On Tuesday afternoon, film titles still lined the Dallas Theatre's Main Street marquee. Last weekend's showtimes hung out front. The only hint of a goodbye was a handwritten thank-you sign in the lobby beyond the locked doors.
Some residents knew things weren't going well.
Last month, Barbara Coroneos said, she received an e-mail.
The Dallas Theatre was in trouble, and there was an effort to keep it open.
But by late Tuesday afternoon, its marquee read: Closed. We tried.
The e-mail effort must have been too late, Coroneos said.
According to the theater's MySpace page, www.myspace.com/dallastheatre, it had closed Sunday because of low attendance.
A post from "Bill (the donutman)" added that the one-screen theater's up for sale, something that's become commonplace in its 82-year history. The latest owners, Bill and Christina Hunt, bought the theater in May 2008. The Hunts could not be reached for comment.
"I really want to cry for them," said Coroneos, who owns the Hot Spot Salon across the street from the theater.
She said she told her customers to stop by the Dallas Theatre. Most tickets were cheap - $3. She saw a few recently released and classic movies with family and friends.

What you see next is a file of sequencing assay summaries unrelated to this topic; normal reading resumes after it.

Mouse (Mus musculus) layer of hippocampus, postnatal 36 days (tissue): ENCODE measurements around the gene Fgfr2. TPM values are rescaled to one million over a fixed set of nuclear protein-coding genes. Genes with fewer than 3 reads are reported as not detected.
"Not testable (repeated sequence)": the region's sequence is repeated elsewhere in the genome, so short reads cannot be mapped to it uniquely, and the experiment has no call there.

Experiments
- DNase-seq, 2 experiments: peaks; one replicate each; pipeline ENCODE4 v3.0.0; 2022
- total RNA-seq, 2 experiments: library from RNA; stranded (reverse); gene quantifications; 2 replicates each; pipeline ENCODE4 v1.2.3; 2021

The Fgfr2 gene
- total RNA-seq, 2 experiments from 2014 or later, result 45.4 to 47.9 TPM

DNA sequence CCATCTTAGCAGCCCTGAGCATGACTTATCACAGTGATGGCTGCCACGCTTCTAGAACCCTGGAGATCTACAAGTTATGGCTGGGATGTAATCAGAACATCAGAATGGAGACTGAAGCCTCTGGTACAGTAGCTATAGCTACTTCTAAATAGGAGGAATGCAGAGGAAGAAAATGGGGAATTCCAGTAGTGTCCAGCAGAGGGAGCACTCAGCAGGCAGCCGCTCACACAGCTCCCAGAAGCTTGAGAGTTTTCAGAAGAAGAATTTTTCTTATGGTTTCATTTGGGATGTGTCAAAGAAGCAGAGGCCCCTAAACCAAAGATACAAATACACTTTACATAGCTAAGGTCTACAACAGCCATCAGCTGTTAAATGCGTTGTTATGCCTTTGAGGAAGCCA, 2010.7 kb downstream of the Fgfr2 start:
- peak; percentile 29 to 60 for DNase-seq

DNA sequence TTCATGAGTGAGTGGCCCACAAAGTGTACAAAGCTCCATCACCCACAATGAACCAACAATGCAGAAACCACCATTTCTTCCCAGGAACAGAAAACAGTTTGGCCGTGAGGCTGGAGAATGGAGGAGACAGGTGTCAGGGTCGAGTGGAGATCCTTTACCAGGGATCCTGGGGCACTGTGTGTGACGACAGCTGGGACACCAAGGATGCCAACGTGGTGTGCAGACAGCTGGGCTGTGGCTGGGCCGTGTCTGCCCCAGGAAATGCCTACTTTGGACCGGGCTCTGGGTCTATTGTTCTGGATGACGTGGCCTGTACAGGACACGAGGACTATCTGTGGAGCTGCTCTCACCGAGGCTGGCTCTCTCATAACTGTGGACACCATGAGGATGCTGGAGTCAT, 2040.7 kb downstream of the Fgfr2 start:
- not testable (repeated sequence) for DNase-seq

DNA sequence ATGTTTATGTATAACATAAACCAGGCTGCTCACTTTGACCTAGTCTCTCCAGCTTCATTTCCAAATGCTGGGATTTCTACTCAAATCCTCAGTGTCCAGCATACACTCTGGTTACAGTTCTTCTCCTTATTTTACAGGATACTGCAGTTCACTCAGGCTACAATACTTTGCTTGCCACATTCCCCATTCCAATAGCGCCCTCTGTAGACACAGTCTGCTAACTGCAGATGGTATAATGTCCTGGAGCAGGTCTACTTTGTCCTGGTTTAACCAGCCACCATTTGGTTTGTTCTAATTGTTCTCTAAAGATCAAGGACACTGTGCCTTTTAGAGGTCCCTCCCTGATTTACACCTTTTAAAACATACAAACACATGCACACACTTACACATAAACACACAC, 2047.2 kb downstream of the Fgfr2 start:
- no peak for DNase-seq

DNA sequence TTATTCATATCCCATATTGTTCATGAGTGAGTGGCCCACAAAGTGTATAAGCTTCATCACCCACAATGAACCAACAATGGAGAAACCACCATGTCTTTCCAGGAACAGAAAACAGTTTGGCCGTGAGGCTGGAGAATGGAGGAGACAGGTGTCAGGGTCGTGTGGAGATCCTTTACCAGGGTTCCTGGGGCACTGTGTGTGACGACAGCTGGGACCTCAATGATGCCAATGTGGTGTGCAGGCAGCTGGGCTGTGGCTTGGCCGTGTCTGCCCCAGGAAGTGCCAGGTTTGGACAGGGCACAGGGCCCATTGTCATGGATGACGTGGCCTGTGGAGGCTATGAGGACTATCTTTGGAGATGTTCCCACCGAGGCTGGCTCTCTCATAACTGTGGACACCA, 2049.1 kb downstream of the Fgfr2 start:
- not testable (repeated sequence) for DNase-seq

But judging from the way her business is struggling, Coroneos said, she wasn't too surprised the theater closed.
"It's so slow," she said, looking at the empty sidewalks. "We as a community should pull together to keep businesses going."
Frank Musso said he tried to set up a special deal with the Dallas Theatre. The idea was that moviegoers would get a discount at his shop, Roma's Pizza & Italian Restaurant.
But it never got off the ground.
Musso said his mother liked to go to the theater, but that most patrons probably went to the megaplexes. The new Frank Theatres going up in York Township's Queensgate Towne Center wasn't going to help, he added.
But Musso said the lack of a public parking lot downtown probably had the biggest impact.
"Dallastown needs better parking for better business," he said.
George Sechrist, co-owner of Sechrist Bros. Meat Market, said he was sorry to hear the Dallas Theatre had closed.
He remembers that it was packed in the '60s when The Dallastown American Legion held holiday parties. Santa would hand out navel oranges and boxes of chocolate.
Sechrist's co-worker Jane Boring said she remembered going to the theater in the early '70s when she was in junior high. Every night Dallastown Area High School had a football game, there would be a movie playing afterward.
"It was where the kids hung out on Friday and Saturday nights," she said.
THE DALLAS THEATRE
Augustus Wagman built the silent movie house in 1927, but sold it soon after because sound equipment cost too much.
It became a bowling alley in the '30s, sat empty during World War II and re-opened as a theater after the war. It changed hands a few times before closing in 1993. Dallastown borough's plans to purchase the property in the mid-'90s fell though and Mike Delone bought it in 1998.
The theater changed hands once more before Bill Hunt and his wife, Christina, purchased it in May 2008.
According to the theater's MySpace page, it closed Sunday.